Because your total fluid losses are likely to be moderate at worst, then drinking much if anything at all during the race itself is unlikely to offer major gains (if any at all), assuming of course you toe the start line well hydrated to begin with.
This doesn’t mean that you should actively try to do a Sprint tri without drinking. Having a bottle on your bike adds little to the overall weight in the grand scheme of things and having the ability to quench your thirst on the ride may well be of actual benefit, especially if the conditions are hot.
However, it’s unlikely you’re going to need more than one small bottle and if you don’t feel like drinking it all as the race goes on then there’s no need to force it down the hatch, risking an upset or bloated stomach on the run.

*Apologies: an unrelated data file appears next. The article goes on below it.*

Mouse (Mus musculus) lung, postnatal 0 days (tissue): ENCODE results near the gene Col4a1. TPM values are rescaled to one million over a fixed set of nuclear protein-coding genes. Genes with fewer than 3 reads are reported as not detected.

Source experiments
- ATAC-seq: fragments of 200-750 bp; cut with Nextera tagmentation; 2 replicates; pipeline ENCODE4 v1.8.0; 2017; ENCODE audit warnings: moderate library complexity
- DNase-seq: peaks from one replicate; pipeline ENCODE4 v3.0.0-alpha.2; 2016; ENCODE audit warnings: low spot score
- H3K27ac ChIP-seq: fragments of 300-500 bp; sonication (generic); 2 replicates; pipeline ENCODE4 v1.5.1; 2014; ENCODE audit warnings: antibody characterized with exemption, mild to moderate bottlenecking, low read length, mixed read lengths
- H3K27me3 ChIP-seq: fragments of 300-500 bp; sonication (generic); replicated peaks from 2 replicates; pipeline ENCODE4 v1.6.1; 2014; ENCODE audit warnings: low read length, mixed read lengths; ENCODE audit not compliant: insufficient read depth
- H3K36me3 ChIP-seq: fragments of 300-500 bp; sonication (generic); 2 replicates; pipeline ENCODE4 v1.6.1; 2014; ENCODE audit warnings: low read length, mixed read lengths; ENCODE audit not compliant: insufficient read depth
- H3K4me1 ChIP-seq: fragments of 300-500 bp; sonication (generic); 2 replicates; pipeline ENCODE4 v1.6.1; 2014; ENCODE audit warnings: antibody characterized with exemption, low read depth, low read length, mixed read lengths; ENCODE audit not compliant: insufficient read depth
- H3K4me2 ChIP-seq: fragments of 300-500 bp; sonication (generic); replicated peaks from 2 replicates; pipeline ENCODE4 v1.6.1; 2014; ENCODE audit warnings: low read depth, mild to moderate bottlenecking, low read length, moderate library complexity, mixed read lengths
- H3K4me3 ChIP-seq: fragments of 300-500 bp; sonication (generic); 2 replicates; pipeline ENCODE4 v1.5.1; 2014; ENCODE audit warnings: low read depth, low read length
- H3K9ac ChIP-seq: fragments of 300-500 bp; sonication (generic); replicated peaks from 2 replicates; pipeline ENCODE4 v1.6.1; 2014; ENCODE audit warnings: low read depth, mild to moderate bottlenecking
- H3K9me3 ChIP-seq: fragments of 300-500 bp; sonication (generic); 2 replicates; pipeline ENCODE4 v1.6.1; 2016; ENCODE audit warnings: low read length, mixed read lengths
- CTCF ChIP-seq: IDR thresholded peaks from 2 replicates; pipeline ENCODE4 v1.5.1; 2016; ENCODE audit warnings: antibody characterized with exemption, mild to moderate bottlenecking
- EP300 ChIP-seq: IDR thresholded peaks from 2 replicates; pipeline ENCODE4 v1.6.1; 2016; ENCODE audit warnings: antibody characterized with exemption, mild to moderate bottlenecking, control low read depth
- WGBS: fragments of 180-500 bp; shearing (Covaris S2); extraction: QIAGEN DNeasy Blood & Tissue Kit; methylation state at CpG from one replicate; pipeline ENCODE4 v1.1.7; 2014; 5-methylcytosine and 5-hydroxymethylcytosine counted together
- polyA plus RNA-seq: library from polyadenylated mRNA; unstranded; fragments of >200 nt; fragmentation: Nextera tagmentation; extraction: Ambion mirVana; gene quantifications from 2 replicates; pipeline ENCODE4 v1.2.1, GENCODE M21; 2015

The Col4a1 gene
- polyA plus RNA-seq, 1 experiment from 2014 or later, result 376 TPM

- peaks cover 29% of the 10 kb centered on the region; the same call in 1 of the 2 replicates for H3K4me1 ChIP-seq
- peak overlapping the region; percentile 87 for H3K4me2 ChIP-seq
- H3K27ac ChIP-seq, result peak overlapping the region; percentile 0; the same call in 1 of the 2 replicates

If you’re out on the course for significantly longer than 60 minutes, then you’ll likely still be fine sipping from a single bottle on the bike ride and possibly wetting your whistle with a cup or two of water from an aid station on the run. However the key thing is to learn to listen to your body on that and drink to the dictates of thirst.
The bottom line for Sprint triathlons is that as long as you deliver yourself to the start line well hydrated then fluid loss is almost certainly not going to be a major performance limiting factor on race day.
How to stay hydrated during an Olympic distance triathlon
When stepping up to the Olympic distance things have the potential to get a little bit more intricate. All of a sudden race duration doubles up to around two hours for the fastest athletes, and can be closer to three+ for many.
If conditions are hot, you’re working hard and have a high sweat rate, seeing total sweat losses of five litres or more is definitely not pie in the sky during an Olympic triathlon.